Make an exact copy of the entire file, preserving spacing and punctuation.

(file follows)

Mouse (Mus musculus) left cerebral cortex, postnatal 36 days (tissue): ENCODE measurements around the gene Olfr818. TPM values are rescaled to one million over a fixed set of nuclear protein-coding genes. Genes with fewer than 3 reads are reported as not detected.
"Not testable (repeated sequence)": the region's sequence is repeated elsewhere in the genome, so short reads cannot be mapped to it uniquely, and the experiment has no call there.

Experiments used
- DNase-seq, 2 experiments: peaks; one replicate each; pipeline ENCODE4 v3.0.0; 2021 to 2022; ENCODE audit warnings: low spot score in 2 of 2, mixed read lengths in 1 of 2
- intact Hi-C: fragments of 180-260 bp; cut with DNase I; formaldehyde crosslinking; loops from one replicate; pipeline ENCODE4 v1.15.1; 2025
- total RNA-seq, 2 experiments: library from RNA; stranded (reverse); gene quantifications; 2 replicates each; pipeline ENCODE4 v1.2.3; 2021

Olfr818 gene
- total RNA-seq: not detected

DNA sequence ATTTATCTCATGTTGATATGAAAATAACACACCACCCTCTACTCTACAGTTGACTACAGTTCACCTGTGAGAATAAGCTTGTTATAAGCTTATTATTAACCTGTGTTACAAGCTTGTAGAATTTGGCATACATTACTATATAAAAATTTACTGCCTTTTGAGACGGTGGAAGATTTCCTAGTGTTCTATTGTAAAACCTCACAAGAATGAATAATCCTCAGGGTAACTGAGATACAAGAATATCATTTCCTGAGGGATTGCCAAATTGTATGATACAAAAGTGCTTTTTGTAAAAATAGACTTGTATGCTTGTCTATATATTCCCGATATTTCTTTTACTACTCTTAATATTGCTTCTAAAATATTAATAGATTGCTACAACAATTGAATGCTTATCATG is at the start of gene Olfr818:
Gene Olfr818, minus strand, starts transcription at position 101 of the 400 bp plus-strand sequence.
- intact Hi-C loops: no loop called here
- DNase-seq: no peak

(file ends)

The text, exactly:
Mouse (Mus musculus) left cerebral cortex, postnatal 36 days (tissue): ENCODE measurements around the gene Olfr818. TPM values are rescaled to one million over a fixed set of nuclear protein-coding genes. Genes with fewer than 3 reads are reported as not detected.
"Not testable (repeated sequence)": the region's sequence is repeated elsewhere in the genome, so short reads cannot be mapped to it uniquely, and the experiment has no call there.

Experiments used
- DNase-seq, 2 experiments: peaks; one replicate each; pipeline ENCODE4 v3.0.0; 2021 to 2022; ENCODE audit warnings: low spot score in 2 of 2, mixed read lengths in 1 of 2
- intact Hi-C: fragments of 180-260 bp; cut with DNase I; formaldehyde crosslinking; loops from one replicate; pipeline ENCODE4 v1.15.1; 2025
- total RNA-seq, 2 experiments: library from RNA; stranded (reverse); gene quantifications; 2 replicates each; pipeline ENCODE4 v1.2.3; 2021

Olfr818 gene
- total RNA-seq: not detected

DNA sequence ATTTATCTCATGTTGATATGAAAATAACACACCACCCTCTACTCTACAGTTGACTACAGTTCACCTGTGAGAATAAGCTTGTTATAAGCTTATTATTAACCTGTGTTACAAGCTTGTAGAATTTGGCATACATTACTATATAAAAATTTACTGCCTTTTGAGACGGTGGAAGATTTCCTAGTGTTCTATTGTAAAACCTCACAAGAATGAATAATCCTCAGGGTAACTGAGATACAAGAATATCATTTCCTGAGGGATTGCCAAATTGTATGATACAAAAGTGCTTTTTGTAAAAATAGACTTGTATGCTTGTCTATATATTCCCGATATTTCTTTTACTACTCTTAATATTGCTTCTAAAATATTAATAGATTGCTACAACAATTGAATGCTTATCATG is at the start of gene Olfr818:
Gene Olfr818, minus strand, starts transcription at position 101 of the 400 bp plus-strand sequence.
- intact Hi-C loops: no loop called here
- DNase-seq: no peak